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Progress for Northwestern amid heartbreak in Ann Arbor

Whether or not Bryant McIntosh's shot went in was all but irrelevant.

Rick Osentoski-USA TODAY Sports

ANN ARBOR, Mich. -- Nothing could make Bryant McIntosh raise his head. Nothing.

Northwestern's freshman point guard had played another impressive game. He had run the show stoically, calming the Wildcats down expertly when necessary, and setting the tempo of the game.

But because of one split second, everything changed. Because of one fluke occurrence that shouldn't have happened -- that frankly doesn't happen -- everything changed.

"That kid is going to have the ball in that situation a lot of times in his career," Chris Collins said of McIntosh and the final play. "And he's going to deliver a lot more than he doesn't."

But that's the way sports work. On Saturday night, that thing that doesn't happen happened, and McIntosh stunningly didn't deliver. With the final horn imminent, and with his team down two, NU's freshman fluffed his free look at the rim. Even when Collins immediately went over to McIntosh to console him, even when NU assistant coach Armon Gates walked off the court with his arm around his point guard, nothing could force McIntosh to look past that final play and reflect on a great night of basketball. Nothing.

"That's sometimes what makes our game great," Collins said. "But when you're on the losing end of it and something like that happens, it rips your heart out."

McIntosh wasn't made available to the media after the game, and you can understand why. Emotions were still raw. He instead locked himself in prolonged embraces with family members in the bowels of Crisler Arena.

But in situations like these, maintaining perspective is important. Emotions sway opinions, and frustration can lead us to dissect the reasons why Northwestern seemingly can't win close games in excruciatingly excessive detail.

But does that really matter? In the moment, it's impossible to consider that. But taking a step back and reflecting, it might not.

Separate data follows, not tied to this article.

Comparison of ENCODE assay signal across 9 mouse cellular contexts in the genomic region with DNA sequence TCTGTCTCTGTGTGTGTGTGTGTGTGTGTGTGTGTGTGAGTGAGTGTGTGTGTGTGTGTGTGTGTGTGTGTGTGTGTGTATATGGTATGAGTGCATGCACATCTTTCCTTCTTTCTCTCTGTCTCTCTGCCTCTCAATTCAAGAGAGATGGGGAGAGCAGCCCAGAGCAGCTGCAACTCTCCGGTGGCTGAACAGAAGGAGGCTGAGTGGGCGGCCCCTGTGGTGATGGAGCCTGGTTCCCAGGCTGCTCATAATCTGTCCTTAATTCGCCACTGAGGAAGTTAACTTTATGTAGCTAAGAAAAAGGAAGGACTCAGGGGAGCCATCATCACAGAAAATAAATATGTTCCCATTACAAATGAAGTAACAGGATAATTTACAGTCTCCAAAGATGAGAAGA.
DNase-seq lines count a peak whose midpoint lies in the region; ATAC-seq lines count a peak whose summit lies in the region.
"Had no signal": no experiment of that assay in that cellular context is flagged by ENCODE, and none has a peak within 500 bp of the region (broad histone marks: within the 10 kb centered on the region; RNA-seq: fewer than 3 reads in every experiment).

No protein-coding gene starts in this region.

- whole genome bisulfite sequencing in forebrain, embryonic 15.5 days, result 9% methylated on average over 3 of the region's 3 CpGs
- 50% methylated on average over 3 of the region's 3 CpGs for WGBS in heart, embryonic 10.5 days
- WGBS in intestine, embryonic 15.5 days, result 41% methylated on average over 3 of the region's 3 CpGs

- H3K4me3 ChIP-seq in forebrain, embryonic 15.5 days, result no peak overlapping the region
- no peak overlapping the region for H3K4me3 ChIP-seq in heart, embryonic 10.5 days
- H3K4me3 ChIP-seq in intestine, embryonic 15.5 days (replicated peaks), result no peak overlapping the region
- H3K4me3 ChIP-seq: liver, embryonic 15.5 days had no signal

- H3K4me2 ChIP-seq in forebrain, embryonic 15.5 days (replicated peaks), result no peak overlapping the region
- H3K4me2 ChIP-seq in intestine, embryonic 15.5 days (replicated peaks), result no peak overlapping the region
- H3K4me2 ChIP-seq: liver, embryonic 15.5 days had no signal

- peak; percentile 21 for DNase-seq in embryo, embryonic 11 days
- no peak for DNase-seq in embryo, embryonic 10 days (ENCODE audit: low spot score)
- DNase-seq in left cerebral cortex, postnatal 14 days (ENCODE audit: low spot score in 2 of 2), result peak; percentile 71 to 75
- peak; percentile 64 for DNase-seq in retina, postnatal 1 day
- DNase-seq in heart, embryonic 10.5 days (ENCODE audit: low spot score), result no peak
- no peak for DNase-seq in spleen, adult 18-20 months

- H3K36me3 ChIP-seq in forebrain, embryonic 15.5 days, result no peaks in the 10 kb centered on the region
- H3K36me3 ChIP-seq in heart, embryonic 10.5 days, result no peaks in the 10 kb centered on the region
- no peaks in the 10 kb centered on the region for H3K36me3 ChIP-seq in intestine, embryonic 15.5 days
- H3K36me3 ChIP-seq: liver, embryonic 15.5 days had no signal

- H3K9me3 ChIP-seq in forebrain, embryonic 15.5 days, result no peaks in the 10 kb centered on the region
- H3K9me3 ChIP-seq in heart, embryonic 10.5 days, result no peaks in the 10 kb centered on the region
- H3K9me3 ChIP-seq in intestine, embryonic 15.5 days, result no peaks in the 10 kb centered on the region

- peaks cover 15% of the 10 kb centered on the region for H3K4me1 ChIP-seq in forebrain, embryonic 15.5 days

There's one famous college basketball moment that's emblematic of this idea. In 2013, Butler's Roosevelt Jones beat Gonzaga at the buzzer after a ridiculous Zags turnover that never should've happened. Butler players jumped for joy and in the blink of an eye, students stormed the court. But amidst the chaos, Butler coach Brad Stevens, now of the Boston Celtics, had an extraordinary reaction. His facial expression never changed. When the shot went in, he simply turned, arms still crossed, to walk towards Gonzaga coach Mark Few and shake his hand.

After the game, Stevens was asked about his reaction. "Like I told [my team] after the game, if that shot didn't go down, would we be less of a team?" he asked rhetorically. "No. Now, because it did, people are going to say we're greater, but we're not. And is Gonzaga less of a team because they lost? Of course not."

Just as Jones' shot was irrelevant to Stevens, McIntosh's miss is irrelevant. It shouldn't affect our opinion of how he or the team as a whole played. Northwestern isn't an NCAA Tournament team in 2015, so McIntosh's shot wasn't going to make or break the season. And it certainly isn't going to affect future seasons. All it does is cloud our vision.

What's really important is how Northwestern played at Michigan. And for the third straight game, Collins' team played well enough to have a legitimate shot to beat a team that, on paper at least, is better. That's telling.

Collins loves to talk about this as a process. He did so again on Saturday. But in year two, it was also time to see progress. It was time to see substance. On Saturday night, we saw that. Or perhaps more accurately, on Saturday, we got confirmation — confirmation that Northwestern is headed in the right direction.

"We all want it now," Collins forthrightly said after the game. "I want it now. I want it now for all of [the players]. But when you're in a league like the Big Ten, winning is hard. You have to learn what it takes. You have to go through nights like this.

"It hurts," Collins said. "It hurts. But it's part of our process."

It's also unsustainable — in a good way. Rather than three losses, the past three contests were ‘either-or' games. They were, more or less, 50-50 games. One play here, another there, and Northwestern easily could've gone 2-1 or 3-0. Of course, solely considering this season, that doesn't matter — only wins and losses do. But in the grand scheme of things, it does.

And although we make too much of ‘learning how to win,' games like Saturday's are great experience.

"To have Vic Law, Scottie Lindsey and Bryant McIntosh in these environments right now as true freshmen, that's invaluable." Collins said. "We're going to look back on this when they're juniors and seniors, when we're winning big, and we're going to talk about games like this as being part of our process."

And when you see the emotion on Collins' face, when you see his passion, when you see how much he cares, it's hard to disagree with him.